Cookies help us deliver our Services. By using our Services, you agree to our use of cookies. Learn More.

What Pawn Stars' Corey Had To Do To Make Up For Lost Profit On This Evel Knievel Item

In Pawn Stars' fourth season, now co-owner of the World Famous Gold & Silver Pawn Shop Corey Harrison is presented with an Evel Knievel-themed pinball machine. Its owner wants to sell it for at least $1,500. Corey ends up buying the machine for $1,200, sending its seller home slightly disappointed with his return but happy to have the bulky item off his hands.

At first, Corey's investment seems sound. He describes Knievel as "one of America's biggest icons," and likely one of the few individuals, rather than media properties, to serve as the theme of a pinball machine.

Following their purchase, Corey and perennial Pawn Stars compadre Chumlee take the machine to a pinball expert, among the many experts consulted on the show. Though he starts by praising the value of the Evel Knievel machine, he ultimately estimates its worth once restored to be $800 to $900, well under the roughly $300 repairs tacked onto what Corey paid for it.

Understandably, Corey is not just upset with his over-investment in the item but ashamed to have to tell the shop's co-owner and his father Rick Harrison about the loss. His shame is compounded, however, when he ends up forced into a sort of public humiliation as recompense for the financial hit.

Corey collected quarters as punishment

Losing money on an item is already a significant faux pas for non-televised pawn shop workers, given that pawn shops are built entirely on selling valuable items for a profit. On Pawn Stars that faux pas is aired for the world to see. Thus, oftentimes members of the Pawn Stars cast are assigned a sort of punishment any time they publicly make a poor investment.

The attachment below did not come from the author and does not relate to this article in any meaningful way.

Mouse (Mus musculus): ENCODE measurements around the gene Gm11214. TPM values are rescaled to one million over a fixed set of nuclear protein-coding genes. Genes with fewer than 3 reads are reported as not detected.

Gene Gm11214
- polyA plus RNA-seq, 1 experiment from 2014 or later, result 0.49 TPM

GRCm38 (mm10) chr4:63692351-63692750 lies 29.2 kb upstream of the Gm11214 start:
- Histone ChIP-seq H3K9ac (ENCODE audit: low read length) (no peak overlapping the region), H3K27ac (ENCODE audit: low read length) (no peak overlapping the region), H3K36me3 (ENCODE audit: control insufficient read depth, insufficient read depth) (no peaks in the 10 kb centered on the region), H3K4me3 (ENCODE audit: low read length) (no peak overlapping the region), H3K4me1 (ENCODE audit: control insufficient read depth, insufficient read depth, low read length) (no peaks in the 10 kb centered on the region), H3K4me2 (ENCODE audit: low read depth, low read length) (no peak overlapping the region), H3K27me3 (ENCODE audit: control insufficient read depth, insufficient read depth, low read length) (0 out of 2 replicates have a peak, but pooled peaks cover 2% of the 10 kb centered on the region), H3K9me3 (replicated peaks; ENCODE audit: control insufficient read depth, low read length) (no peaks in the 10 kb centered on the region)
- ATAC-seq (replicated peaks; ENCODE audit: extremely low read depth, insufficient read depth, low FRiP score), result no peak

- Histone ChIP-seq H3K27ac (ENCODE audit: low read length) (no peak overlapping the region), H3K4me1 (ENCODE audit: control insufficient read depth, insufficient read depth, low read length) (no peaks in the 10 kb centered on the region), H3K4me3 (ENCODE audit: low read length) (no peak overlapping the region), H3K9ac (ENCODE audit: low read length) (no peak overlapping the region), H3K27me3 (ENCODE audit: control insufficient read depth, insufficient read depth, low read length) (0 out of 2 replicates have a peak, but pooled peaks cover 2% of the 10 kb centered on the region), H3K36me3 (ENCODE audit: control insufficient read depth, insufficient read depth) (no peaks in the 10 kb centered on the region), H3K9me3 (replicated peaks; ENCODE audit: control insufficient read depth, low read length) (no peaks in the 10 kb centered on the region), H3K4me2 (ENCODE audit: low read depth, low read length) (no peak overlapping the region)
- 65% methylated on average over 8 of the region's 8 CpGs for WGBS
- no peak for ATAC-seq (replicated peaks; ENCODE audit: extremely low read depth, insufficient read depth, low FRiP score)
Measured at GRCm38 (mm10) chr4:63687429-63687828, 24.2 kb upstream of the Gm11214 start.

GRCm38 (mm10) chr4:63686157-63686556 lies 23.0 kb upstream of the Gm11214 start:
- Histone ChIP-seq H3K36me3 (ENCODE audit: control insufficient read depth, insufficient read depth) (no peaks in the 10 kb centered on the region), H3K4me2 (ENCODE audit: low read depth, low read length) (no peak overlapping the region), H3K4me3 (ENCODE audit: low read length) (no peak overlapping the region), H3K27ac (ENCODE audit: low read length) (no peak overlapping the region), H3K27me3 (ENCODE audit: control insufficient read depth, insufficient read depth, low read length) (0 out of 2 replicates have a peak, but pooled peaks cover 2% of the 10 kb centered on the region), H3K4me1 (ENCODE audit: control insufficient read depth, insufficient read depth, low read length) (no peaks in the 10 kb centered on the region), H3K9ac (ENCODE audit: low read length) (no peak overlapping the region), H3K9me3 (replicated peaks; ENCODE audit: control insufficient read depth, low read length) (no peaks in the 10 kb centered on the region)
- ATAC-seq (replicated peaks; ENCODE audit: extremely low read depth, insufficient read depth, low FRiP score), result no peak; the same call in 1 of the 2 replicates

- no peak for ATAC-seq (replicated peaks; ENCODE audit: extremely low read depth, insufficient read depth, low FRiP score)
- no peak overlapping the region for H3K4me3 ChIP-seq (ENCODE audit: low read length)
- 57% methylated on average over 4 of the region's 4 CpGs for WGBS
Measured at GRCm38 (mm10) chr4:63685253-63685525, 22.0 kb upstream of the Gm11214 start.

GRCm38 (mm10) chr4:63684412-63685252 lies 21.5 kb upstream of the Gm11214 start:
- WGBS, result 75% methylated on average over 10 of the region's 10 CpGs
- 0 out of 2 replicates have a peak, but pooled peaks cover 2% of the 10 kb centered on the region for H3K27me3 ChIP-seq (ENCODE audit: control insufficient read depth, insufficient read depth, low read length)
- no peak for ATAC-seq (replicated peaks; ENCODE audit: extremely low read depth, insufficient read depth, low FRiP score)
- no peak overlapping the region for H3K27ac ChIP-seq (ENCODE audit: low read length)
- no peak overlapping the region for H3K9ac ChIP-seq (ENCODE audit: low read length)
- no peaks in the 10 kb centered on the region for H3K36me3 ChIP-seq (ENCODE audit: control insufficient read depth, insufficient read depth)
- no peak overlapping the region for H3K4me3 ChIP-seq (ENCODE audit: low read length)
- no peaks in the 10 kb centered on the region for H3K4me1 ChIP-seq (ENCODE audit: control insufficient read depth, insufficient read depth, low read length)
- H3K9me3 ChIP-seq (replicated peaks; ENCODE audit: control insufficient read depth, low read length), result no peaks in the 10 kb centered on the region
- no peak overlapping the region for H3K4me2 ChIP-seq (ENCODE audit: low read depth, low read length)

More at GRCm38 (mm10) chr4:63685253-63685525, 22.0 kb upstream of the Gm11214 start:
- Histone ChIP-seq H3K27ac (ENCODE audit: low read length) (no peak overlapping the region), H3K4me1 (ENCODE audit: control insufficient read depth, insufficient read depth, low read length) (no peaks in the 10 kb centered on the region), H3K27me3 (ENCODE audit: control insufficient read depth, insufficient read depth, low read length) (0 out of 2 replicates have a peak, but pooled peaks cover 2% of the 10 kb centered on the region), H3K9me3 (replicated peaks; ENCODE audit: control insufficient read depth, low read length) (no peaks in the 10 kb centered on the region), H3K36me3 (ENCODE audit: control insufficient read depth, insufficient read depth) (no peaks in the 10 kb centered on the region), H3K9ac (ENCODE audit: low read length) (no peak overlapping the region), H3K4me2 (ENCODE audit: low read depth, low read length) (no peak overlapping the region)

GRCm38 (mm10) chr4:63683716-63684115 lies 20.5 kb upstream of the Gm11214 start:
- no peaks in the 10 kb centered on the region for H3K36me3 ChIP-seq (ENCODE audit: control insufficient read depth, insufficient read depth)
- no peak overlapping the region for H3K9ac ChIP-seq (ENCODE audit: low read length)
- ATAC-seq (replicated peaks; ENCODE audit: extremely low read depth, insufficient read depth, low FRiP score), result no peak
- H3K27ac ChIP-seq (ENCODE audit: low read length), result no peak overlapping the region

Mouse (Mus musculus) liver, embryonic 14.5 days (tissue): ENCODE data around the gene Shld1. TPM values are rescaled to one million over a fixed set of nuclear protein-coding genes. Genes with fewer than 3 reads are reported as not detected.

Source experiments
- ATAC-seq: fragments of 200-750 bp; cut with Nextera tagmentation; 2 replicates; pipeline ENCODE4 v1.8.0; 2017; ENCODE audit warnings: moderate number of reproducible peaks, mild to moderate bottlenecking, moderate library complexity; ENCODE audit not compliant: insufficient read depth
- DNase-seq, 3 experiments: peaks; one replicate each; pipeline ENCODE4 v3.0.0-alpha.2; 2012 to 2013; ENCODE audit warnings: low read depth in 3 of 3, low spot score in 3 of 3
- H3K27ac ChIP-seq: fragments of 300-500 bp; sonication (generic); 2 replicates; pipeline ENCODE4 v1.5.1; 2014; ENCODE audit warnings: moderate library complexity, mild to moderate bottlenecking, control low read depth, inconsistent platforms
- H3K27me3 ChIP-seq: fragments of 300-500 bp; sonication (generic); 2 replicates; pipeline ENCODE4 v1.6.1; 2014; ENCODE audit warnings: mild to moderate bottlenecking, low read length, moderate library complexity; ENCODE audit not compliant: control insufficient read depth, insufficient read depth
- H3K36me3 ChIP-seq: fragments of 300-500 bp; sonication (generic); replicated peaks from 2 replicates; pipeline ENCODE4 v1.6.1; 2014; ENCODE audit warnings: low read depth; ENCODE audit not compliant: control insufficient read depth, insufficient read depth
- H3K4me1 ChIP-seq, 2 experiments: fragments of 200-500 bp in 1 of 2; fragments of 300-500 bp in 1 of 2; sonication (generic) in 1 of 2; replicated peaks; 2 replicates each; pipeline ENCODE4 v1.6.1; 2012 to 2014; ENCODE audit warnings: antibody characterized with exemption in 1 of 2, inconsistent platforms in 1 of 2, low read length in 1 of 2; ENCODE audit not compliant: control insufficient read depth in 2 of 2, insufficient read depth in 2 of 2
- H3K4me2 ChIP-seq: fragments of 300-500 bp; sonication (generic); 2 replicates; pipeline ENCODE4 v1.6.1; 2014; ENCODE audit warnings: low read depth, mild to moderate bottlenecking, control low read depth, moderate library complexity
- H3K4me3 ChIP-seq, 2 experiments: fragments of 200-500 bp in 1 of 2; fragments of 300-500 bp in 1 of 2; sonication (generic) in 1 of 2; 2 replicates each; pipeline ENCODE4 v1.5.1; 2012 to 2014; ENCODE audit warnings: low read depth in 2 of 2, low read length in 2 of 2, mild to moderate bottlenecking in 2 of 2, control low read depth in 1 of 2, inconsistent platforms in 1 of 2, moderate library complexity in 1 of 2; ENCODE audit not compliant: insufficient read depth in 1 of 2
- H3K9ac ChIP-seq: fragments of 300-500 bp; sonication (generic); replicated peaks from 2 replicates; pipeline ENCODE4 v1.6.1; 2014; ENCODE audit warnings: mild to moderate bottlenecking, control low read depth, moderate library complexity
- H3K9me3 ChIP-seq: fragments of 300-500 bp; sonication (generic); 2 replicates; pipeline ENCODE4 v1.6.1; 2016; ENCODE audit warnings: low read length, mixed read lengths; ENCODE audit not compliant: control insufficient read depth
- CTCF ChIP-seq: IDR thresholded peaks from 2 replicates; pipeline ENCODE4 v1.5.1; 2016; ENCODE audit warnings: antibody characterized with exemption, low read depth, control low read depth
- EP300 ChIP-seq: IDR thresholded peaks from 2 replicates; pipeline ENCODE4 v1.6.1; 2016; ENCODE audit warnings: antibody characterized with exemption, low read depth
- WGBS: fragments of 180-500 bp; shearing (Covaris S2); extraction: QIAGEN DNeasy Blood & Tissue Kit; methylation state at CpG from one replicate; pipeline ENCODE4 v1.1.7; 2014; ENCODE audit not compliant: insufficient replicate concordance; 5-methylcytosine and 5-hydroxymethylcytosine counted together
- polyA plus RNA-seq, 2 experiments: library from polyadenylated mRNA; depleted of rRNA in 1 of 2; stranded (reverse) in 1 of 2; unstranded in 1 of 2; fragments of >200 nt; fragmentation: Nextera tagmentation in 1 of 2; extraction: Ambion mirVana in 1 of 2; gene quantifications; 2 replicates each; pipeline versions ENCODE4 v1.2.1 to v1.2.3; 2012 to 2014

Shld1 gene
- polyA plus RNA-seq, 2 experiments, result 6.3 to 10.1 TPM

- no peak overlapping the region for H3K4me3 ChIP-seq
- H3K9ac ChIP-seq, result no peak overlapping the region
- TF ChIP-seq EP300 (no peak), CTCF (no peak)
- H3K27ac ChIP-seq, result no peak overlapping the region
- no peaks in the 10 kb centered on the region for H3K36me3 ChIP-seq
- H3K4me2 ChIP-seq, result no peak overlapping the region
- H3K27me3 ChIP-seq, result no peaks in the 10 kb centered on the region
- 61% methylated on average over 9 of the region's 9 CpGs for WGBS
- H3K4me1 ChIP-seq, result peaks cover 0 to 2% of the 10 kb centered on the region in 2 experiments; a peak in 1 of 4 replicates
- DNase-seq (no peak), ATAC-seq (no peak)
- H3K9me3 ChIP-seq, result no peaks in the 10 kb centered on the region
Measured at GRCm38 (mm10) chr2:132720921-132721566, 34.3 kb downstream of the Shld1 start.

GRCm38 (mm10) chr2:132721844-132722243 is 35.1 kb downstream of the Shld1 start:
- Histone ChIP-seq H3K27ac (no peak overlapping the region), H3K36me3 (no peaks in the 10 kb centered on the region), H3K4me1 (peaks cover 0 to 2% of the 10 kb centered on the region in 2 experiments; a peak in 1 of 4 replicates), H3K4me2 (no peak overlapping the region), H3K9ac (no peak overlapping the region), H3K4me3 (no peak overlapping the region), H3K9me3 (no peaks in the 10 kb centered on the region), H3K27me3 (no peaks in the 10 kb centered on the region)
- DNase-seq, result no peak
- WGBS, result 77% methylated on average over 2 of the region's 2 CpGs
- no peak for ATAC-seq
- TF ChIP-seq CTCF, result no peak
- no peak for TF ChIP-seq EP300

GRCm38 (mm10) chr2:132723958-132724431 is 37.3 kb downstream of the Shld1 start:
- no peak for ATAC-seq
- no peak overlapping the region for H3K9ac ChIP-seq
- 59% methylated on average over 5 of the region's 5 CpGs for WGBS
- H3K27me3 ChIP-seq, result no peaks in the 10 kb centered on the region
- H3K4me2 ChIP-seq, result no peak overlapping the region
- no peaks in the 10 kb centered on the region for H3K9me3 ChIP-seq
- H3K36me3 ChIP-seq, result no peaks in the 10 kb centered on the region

After purchasing the Evel Knievel pinball machine, Corey and Chumlee have the machine restored in spite of the knowledge that, even following the restoration, the machine will likely net them a loss. However, rather than selling it, Corey is tasked with setting the machine up in the lobby of their shop. Then, purportedly to make up the difference between his investment and the machine's value, Corey must collect the quarters spent by customers on the machine.

Just as losing around $750 is more humiliating when televised, so too is being assigned to collect quarters while working a job otherwise requiring specialized knowledge. As would be expected, Corey is none too happy to gather coins on camera.